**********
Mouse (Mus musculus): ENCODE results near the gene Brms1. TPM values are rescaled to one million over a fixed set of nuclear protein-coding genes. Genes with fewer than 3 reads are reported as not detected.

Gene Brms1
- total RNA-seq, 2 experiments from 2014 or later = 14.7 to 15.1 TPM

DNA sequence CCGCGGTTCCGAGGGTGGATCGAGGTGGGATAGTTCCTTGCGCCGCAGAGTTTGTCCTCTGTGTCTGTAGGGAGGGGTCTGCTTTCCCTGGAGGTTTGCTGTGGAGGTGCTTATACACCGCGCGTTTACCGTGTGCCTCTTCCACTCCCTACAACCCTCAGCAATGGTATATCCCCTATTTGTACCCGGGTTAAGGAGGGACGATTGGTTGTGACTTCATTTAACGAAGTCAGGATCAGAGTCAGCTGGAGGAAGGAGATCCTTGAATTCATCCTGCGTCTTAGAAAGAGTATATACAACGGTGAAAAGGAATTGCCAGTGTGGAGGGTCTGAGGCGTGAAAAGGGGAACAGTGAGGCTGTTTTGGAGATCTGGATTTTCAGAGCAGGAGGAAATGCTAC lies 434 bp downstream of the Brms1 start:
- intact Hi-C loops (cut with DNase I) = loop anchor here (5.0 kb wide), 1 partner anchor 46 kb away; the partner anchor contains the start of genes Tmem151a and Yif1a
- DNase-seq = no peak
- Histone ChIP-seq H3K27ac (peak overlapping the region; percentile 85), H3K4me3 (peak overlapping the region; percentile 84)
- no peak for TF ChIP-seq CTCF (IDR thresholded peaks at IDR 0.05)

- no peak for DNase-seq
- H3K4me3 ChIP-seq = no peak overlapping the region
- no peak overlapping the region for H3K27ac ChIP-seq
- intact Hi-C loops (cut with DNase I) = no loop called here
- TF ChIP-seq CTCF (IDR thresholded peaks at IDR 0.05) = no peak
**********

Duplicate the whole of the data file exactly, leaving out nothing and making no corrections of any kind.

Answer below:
Mouse (Mus musculus): ENCODE results near the gene Brms1. TPM values are rescaled to one million over a fixed set of nuclear protein-coding genes. Genes with fewer than 3 reads are reported as not detected.

Gene Brms1
- total RNA-seq, 2 experiments from 2014 or later = 14.7 to 15.1 TPM

DNA sequence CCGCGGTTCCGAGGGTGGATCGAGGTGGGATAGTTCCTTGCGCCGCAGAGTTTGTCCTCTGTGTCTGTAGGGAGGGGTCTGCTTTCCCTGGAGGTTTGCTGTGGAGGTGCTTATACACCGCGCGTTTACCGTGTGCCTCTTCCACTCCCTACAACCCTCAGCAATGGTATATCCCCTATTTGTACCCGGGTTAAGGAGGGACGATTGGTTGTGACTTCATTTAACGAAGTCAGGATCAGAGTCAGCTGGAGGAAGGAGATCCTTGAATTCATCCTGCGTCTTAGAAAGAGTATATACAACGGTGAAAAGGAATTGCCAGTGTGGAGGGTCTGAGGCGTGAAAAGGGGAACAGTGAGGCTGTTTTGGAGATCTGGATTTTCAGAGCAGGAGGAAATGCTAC lies 434 bp downstream of the Brms1 start:
- intact Hi-C loops (cut with DNase I) = loop anchor here (5.0 kb wide), 1 partner anchor 46 kb away; the partner anchor contains the start of genes Tmem151a and Yif1a
- DNase-seq = no peak
- Histone ChIP-seq H3K27ac (peak overlapping the region; percentile 85), H3K4me3 (peak overlapping the region; percentile 84)
- no peak for TF ChIP-seq CTCF (IDR thresholded peaks at IDR 0.05)

- no peak for DNase-seq
- H3K4me3 ChIP-seq = no peak overlapping the region
- no peak overlapping the region for H3K27ac ChIP-seq
- intact Hi-C loops (cut with DNase I) = no loop called here
- TF ChIP-seq CTCF (IDR thresholded peaks at IDR 0.05) = no peak